The old-growth forests of BC are globally rare biodiversity hotspots, significant carbon sinks, as well as possess deep cultural and spiritual importance for indigenous groups. Only a tiny fraction (3%) of the remaining old-growth forests in BC support the rare large trees, which incidentally make excellent tool sheds.
“The Ministry is proud to announce we will now subsidise old-growth timber preservation techniques, such as routine application of wood-penetrating oils to maintain their awe-inspiring sheen.” read a statement issued by the BC Ministry of Forests. “These measures will ensure that virtually all 70m tall western hemlocks survive long enough to become, say, an entryway bench or dining set.”
An accompanying research report also concluded that a 1500-year-old western hemlock can survive as a townhome fence for up to 20 years, with regular application of a stain and sealant to fight mildew.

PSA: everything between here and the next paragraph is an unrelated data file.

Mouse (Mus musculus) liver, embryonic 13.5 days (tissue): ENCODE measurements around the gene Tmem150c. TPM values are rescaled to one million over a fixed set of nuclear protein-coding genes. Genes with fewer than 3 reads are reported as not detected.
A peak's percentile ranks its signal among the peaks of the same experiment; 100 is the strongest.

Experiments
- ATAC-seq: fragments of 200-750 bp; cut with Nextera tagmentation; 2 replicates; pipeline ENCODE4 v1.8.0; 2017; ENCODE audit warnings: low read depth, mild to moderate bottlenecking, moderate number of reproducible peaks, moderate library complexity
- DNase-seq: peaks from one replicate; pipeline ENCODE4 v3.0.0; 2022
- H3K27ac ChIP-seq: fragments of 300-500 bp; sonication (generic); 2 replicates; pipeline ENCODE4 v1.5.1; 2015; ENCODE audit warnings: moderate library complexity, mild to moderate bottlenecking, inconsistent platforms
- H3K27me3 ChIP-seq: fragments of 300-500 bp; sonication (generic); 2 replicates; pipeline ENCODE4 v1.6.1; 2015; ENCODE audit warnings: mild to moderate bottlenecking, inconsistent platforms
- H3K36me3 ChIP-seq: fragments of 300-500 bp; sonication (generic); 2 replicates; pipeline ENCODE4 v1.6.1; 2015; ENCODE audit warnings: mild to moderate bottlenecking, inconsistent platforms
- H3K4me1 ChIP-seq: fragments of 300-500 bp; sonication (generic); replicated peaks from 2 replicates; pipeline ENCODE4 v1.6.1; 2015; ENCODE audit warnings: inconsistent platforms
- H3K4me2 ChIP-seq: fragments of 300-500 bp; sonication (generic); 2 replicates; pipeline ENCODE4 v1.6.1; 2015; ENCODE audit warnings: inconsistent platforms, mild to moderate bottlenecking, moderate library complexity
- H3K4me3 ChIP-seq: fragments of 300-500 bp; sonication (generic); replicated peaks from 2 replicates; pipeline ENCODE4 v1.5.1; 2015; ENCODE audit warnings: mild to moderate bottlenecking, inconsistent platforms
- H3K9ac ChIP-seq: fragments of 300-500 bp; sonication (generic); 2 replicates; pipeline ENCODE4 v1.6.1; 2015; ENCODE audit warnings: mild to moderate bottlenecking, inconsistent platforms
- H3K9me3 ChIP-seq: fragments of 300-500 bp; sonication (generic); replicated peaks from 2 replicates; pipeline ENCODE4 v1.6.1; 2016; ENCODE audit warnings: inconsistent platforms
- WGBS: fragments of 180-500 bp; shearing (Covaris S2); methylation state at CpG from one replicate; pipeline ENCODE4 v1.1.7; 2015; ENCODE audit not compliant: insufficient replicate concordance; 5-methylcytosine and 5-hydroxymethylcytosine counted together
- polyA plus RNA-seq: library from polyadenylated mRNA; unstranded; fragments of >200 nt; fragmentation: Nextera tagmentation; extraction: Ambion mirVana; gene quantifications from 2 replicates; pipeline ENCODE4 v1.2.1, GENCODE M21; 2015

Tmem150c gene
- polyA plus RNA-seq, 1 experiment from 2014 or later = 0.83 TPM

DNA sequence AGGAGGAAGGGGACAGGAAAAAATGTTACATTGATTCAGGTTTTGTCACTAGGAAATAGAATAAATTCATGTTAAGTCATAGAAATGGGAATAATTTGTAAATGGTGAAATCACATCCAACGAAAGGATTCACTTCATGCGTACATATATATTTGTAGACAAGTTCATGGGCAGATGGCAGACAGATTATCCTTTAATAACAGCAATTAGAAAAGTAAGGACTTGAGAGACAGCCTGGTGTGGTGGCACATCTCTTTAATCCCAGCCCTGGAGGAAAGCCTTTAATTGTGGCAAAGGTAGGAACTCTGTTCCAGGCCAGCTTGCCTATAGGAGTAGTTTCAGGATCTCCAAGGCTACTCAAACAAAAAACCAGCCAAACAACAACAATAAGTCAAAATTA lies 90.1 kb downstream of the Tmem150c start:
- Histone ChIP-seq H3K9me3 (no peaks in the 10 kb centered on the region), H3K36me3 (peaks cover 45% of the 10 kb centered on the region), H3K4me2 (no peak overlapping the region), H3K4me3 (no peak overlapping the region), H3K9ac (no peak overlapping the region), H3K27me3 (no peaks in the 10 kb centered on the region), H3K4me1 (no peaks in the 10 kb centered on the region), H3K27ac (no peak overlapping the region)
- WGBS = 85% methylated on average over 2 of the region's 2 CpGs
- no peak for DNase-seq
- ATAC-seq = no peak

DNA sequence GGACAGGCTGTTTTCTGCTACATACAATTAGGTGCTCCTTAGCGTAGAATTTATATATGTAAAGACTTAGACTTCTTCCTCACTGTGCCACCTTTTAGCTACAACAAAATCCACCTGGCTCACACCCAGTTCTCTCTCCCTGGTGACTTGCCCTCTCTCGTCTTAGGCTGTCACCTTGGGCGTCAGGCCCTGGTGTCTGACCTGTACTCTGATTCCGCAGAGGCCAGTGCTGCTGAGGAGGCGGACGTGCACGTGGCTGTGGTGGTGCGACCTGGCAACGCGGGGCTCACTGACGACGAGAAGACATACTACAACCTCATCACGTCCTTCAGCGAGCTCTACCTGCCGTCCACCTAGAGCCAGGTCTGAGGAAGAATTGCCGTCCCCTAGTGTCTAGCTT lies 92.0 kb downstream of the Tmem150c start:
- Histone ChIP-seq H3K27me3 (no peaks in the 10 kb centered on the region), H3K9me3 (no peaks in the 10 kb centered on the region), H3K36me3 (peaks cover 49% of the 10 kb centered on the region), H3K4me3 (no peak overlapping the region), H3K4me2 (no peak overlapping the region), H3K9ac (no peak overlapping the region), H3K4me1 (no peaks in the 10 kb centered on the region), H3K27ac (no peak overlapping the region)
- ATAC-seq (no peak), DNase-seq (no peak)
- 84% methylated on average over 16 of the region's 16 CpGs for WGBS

“This program represents a win-win situation for both our forestry sector and all British Columbians,” said Minister Katrine Conroy. “It ensures future generations will be able to have the life-changing experience of gazing upon a massive, immaculate western red cedar deck at some rich person’s home.”
In related news, conservationists scored another big win after the Federal government announced plans to preserve all the marbled murrelets who call the BC old-growth forest home using modern taxidermy techniques.